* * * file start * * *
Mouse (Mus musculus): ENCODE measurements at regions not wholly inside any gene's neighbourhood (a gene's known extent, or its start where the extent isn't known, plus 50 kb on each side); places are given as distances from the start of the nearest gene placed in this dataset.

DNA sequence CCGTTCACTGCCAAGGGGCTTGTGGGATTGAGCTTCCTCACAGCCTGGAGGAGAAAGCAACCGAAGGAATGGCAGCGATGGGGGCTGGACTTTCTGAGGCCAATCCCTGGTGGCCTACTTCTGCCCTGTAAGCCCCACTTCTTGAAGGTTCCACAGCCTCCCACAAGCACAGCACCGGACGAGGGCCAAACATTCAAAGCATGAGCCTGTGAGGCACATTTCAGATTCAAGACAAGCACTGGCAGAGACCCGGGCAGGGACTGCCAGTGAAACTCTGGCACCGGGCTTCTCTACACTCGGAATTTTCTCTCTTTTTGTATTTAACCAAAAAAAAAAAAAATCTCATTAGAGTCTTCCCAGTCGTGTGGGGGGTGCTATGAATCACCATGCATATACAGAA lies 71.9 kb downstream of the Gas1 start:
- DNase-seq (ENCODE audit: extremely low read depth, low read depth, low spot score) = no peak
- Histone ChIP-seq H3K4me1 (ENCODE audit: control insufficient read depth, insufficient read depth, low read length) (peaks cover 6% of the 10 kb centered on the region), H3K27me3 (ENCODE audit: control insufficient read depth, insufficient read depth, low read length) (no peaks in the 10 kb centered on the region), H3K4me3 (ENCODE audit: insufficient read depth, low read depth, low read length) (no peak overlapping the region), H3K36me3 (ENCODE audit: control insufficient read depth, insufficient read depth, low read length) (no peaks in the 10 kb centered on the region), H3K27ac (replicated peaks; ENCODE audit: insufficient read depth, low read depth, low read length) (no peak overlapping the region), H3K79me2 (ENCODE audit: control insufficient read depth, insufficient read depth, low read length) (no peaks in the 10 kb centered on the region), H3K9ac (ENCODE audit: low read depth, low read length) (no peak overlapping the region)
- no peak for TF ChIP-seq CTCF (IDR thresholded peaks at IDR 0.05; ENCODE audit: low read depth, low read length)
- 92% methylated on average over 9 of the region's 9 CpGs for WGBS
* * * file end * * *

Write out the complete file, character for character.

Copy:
Mouse (Mus musculus): ENCODE measurements at regions not wholly inside any gene's neighbourhood (a gene's known extent, or its start where the extent isn't known, plus 50 kb on each side); places are given as distances from the start of the nearest gene placed in this dataset.

DNA sequence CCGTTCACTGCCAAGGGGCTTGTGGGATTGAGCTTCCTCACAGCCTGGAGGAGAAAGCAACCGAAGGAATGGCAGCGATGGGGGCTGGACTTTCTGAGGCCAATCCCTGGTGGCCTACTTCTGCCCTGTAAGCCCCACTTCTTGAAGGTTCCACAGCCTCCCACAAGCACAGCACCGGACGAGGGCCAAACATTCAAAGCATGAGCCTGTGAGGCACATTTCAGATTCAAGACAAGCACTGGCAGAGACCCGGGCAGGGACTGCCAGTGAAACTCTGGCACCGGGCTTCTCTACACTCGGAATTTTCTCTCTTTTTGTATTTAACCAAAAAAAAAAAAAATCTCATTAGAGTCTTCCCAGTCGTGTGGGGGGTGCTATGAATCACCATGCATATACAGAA lies 71.9 kb downstream of the Gas1 start:
- DNase-seq (ENCODE audit: extremely low read depth, low read depth, low spot score) = no peak
- Histone ChIP-seq H3K4me1 (ENCODE audit: control insufficient read depth, insufficient read depth, low read length) (peaks cover 6% of the 10 kb centered on the region), H3K27me3 (ENCODE audit: control insufficient read depth, insufficient read depth, low read length) (no peaks in the 10 kb centered on the region), H3K4me3 (ENCODE audit: insufficient read depth, low read depth, low read length) (no peak overlapping the region), H3K36me3 (ENCODE audit: control insufficient read depth, insufficient read depth, low read length) (no peaks in the 10 kb centered on the region), H3K27ac (replicated peaks; ENCODE audit: insufficient read depth, low read depth, low read length) (no peak overlapping the region), H3K79me2 (ENCODE audit: control insufficient read depth, insufficient read depth, low read length) (no peaks in the 10 kb centered on the region), H3K9ac (ENCODE audit: low read depth, low read length) (no peak overlapping the region)
- no peak for TF ChIP-seq CTCF (IDR thresholded peaks at IDR 0.05; ENCODE audit: low read depth, low read length)
- 92% methylated on average over 9 of the region's 9 CpGs for WGBS